have pro­gressed at an in­cred­i­ble rate and we no longer need to use signs for com­mu­ni­ca­tion, al­though we chose to con­tinue be­cause we want her to learn. Phys­i­cally, too, she has come on in leaps and bounds and at nearly three she has now fi­nally mas­tered walk­ing up and down steps in­stead of crawl­ing up them. She can run and isn’t far off mas­ter­ing a jump with both feet off the ground. The most ex­cit­ing thing is how much bet­ter she is around hu­mans, par­tic­u­larly ones she doesn’t know. In­stead of dis­solv­ing into tears of panic when spo­ken to, she now only vaguely hides be­hind my legs while talk­ing to them. This is real progress.”

It is clear that Mil­lie is keen to hug and kiss the pigs and al­pacas, catch the baby lambs for cud­dles or — one of her favourite things — go into the bird pen and try to get the chick­ens to fly.

“This is phys­io­ther­apy at its best in a re­laxed, non-clin­i­cal en­vi­ron­ment which means that she is both achiev­ing and en­joy­ing,” Phil adds.

Sink or swim

The cou­ple ad­mits that they did feel a lit­tle in at the deep end when it came to man­ag­ing the an­i­mals, in par­tic­u­lar their first lamb­ing, but they fol­lowed that es­sen­tial small­hold­ing mantra ‘never be afraid to ask’ and sur­vived a Cae­sarean sec­tion, a case of fos­ter­ing and some tube feed­ing, all thanks to talk­ing to their lo­cal vet and en­gag­ing with others on the Cel­e­brat­ing Small­hold­ing UK Face­book page. Lamb­ing ended with all ewes and their off­spring in great health and so far their al­paca un­pack­ing is all go­ing to plan.

Be­fore their move, Brenda and Phil were aware of how iso­lat­ing small­hold­ing life can be at times. For many small­hold­ers, whole weeks can go by dur­ing which they don’t leave their prop­er­ties. While be­ing self-con­fessed her­mits, Brenda and Phil were de­ter­mined to make new friends as quickly as pos­si­ble, both for their own well­be­ing and for Mil­lie’s sake too. As a re­sult, they have al­ready built up a great rap­port with a near neigh­bour, Lucy, who, like them, is just start­ing out.

“Our con­nec­tion has been hugely ben­e­fi­cial to us both in that we are able to help each other with things that some­times we just don’t have enough hands for,” smiles Brenda. “We helped to fetch Lucy’s new chicken coop and, in time, she will get some chick­ens from us. When we were over­run with eggs be­cause we live on a quiet lane and they weren’t sell­ing, Lucy of­fered us the use of her gate­way to dis­play them. This proved re­ally suc­cess­ful and some­thing we are im­mensely grate­ful for. Be­yond the phys­i­cal help, there’s also the emo­tional sup­port —the times I ring her to have a rant about stuff, the times we share ad­vice and the things we’ve learnt can’t be un­der­es­ti­mated. This is the most help­ful bit for me be­cause this life can be quite lonely.”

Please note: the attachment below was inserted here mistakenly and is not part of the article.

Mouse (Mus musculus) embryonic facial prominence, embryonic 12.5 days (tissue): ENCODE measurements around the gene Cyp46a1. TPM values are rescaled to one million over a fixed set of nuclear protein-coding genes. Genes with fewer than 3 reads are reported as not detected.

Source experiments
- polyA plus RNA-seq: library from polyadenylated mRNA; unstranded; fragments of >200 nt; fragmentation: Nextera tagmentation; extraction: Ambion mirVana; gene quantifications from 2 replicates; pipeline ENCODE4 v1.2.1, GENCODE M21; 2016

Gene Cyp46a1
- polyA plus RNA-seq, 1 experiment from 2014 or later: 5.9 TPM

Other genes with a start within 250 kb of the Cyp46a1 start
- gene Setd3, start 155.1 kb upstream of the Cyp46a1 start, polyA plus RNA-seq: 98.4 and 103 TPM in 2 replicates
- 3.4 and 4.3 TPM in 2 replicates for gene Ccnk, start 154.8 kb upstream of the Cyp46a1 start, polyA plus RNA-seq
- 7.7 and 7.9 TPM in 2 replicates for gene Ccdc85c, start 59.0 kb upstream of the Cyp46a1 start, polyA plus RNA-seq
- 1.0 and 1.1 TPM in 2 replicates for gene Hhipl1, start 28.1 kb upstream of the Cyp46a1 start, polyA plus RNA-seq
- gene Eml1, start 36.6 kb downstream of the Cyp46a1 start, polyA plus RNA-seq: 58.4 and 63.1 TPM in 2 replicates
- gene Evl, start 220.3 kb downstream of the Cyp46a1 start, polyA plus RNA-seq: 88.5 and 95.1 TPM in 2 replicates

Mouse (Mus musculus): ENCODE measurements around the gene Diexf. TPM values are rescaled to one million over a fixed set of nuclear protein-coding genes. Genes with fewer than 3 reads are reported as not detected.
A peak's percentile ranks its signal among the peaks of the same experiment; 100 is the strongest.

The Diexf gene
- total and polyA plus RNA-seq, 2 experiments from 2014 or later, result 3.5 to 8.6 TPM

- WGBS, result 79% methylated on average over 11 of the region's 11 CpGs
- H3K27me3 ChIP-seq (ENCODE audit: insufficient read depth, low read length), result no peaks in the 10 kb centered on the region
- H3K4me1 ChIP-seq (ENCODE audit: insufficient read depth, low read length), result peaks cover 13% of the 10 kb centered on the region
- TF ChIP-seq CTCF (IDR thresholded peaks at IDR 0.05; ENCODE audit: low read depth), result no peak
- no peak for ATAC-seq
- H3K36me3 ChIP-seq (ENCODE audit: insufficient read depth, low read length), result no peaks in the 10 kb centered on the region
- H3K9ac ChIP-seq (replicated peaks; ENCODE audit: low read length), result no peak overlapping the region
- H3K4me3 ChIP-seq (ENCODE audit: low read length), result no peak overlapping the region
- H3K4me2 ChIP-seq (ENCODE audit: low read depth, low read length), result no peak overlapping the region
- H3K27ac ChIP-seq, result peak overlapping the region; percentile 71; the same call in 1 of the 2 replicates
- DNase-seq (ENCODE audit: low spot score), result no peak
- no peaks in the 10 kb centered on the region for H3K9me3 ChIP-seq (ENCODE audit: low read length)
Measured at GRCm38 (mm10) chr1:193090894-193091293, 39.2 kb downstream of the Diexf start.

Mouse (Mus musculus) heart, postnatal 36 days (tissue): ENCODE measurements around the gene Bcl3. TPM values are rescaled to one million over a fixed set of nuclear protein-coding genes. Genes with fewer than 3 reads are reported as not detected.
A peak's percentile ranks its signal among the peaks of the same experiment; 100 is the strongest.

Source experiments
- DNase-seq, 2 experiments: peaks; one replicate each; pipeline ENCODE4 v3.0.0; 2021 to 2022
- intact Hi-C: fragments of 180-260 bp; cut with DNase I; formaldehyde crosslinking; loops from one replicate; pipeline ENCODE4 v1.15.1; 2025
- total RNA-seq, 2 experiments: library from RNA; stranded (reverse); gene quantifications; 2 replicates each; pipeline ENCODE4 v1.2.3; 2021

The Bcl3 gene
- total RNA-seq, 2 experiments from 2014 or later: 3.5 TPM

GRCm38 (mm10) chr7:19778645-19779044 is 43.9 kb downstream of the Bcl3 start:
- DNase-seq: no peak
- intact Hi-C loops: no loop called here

Quest for self-de­vel­op­ment

The fu­ture is look­ing bright for Brenda, Phil and Mil­lie. The cou­ple plans to con­tinue to ex­pand the va­ri­ety of an­i­mals it of­fers for the ben­e­fit of cus­tomers.

“We would like to add ponies and don­keys to the clan and use them for pulling carts and work­ing with us, some­thing which I think would be hugely ben­e­fi­cial for our users to see,” says Brenda. “We also dream of a pond for the ducks and horses and goats. By the or­chard we plan to set up a huge veg­etable gar­den where our users can en­gage in hor­ti­cul­tural ther­apy, par­tic­u­larly those who are not keen to en­gage with the an­i­mals.”

Brenda adds that self-de­vel­op­ment will con­tinue to be the fo­cus of what she and Phil do. “That is largely be­cause the in­di­vid­u­als we cater for aren’t all the same and will never be so. Con­di­tions evolve, we are all dif­fer­ent and we must keep up with the changes so that what we of­fer re­mains valid and worth­while.”

Within weeks of mov­ing into a new small­hold­ing, Mil­lie was ‘like a dif­fer­ent child’ INSET With her par­ents

An­i­mals bring hap­pi­ness on the farm Mil­lie’s favourite place is the bird pen Phil and Brenda own 16 al­pacas as well as a small flock of Oues­sant sheep